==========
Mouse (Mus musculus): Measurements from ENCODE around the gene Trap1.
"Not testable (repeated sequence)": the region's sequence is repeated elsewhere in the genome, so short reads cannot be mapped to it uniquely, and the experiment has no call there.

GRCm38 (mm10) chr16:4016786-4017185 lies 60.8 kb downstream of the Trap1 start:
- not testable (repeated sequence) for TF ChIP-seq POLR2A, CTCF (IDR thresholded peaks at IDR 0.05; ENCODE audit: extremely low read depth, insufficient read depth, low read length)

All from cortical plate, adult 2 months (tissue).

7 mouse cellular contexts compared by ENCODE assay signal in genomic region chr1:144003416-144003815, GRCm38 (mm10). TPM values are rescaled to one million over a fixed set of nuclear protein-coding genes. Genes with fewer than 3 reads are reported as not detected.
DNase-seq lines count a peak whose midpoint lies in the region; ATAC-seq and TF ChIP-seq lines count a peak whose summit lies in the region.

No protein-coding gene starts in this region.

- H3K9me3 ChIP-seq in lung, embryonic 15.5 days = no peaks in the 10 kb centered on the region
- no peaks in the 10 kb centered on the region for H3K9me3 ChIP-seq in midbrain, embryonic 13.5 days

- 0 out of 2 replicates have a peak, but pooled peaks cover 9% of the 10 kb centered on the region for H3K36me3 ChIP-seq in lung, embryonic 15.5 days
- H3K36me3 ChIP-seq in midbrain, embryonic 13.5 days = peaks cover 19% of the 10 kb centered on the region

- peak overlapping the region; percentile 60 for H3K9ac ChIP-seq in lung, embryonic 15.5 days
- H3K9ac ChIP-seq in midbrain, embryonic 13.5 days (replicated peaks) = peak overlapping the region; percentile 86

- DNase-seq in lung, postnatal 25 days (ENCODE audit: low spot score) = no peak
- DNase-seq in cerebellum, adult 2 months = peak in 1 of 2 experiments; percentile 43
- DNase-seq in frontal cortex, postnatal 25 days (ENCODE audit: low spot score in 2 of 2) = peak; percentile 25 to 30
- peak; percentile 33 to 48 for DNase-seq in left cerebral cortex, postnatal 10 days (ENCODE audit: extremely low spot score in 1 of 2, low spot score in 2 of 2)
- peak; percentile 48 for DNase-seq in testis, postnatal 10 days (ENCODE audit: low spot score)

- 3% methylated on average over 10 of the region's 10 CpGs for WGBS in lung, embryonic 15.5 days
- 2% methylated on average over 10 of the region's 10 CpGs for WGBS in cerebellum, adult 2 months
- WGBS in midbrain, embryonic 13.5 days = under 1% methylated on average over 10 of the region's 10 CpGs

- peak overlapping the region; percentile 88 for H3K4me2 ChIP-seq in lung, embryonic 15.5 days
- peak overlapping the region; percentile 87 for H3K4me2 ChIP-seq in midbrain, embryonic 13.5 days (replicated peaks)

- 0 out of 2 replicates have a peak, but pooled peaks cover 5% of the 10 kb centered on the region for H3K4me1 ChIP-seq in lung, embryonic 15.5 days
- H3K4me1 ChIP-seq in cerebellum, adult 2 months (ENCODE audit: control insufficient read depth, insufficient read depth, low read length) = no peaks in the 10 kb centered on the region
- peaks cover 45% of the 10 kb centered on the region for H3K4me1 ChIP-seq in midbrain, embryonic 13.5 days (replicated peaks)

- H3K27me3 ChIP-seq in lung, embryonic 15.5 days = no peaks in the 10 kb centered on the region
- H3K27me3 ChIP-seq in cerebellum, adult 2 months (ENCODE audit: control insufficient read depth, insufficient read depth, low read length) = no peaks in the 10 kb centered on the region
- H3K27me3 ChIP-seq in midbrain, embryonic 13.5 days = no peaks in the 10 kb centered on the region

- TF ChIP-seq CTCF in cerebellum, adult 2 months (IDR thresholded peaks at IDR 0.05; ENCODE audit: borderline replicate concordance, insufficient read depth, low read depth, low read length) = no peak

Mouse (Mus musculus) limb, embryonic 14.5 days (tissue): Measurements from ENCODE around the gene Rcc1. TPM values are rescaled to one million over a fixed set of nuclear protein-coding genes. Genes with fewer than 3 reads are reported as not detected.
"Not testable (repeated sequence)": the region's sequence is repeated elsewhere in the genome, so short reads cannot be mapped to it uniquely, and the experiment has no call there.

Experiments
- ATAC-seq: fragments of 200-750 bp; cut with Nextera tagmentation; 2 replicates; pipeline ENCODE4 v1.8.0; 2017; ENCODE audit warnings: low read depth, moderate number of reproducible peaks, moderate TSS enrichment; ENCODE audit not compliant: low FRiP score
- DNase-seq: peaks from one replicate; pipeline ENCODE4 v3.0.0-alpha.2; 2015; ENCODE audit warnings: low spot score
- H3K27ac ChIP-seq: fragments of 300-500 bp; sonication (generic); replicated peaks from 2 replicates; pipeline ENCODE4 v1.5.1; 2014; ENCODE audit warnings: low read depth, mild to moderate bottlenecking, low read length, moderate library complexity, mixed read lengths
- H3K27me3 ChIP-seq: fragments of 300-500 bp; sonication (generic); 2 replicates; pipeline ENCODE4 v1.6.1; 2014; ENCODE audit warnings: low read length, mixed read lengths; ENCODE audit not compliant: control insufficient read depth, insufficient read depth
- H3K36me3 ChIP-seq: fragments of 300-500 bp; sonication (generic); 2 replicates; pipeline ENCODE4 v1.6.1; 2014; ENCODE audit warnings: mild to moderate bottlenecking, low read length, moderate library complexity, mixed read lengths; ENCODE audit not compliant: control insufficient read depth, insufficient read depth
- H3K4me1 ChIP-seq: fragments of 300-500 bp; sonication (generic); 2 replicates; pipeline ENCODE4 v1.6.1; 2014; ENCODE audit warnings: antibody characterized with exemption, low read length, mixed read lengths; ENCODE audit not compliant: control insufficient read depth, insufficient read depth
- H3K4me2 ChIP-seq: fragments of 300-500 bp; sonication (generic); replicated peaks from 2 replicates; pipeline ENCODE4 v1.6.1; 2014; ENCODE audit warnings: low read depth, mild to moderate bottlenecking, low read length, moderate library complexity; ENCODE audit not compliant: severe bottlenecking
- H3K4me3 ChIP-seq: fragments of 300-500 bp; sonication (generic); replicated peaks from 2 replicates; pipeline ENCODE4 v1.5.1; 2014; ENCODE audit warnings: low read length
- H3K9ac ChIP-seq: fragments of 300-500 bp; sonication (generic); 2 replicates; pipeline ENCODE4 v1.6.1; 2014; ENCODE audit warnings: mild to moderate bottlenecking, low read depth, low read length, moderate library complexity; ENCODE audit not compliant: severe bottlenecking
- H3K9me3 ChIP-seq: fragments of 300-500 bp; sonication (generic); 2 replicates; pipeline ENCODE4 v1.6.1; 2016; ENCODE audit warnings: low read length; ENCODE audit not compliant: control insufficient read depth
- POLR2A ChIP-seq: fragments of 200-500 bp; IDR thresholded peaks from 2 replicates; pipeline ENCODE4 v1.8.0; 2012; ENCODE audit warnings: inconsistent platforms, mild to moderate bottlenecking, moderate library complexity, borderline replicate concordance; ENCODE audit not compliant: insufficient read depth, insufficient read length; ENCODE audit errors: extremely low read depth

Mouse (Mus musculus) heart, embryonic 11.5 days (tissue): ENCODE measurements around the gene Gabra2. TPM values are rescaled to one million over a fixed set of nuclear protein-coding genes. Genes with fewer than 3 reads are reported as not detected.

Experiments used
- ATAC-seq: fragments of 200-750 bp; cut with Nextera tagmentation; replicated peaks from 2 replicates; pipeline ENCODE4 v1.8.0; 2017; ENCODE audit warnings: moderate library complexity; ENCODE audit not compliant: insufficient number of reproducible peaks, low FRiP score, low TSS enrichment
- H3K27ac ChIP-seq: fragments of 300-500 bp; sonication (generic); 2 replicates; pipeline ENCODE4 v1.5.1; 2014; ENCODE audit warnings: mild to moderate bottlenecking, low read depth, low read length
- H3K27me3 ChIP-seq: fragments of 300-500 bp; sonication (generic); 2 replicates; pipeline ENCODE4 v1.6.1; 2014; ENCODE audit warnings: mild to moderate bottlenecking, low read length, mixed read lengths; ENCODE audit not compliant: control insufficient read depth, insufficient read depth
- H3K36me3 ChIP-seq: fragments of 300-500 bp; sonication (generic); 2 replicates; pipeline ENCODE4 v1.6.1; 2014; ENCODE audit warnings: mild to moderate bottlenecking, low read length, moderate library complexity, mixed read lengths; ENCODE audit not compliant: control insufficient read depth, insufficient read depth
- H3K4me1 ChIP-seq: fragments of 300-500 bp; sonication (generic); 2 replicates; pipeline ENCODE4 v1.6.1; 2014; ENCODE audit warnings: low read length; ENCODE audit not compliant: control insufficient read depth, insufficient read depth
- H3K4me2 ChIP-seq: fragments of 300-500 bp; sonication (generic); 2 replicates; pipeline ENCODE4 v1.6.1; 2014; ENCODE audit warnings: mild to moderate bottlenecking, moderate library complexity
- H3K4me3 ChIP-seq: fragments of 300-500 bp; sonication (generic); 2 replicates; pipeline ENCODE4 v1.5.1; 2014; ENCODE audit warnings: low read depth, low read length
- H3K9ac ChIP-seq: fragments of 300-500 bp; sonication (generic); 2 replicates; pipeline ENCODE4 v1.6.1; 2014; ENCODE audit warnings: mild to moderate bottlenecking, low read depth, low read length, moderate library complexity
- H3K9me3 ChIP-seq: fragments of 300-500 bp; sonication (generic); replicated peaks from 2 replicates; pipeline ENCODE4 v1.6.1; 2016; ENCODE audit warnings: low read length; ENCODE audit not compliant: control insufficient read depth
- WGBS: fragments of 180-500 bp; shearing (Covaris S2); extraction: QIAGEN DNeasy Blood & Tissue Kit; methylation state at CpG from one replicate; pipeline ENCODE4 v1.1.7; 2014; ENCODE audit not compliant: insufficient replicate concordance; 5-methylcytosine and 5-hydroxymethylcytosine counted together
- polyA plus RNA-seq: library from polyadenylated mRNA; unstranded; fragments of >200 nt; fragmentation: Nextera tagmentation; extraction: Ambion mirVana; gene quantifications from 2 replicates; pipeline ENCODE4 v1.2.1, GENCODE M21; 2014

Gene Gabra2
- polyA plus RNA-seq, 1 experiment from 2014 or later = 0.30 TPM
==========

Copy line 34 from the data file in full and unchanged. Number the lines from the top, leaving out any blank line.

Experiments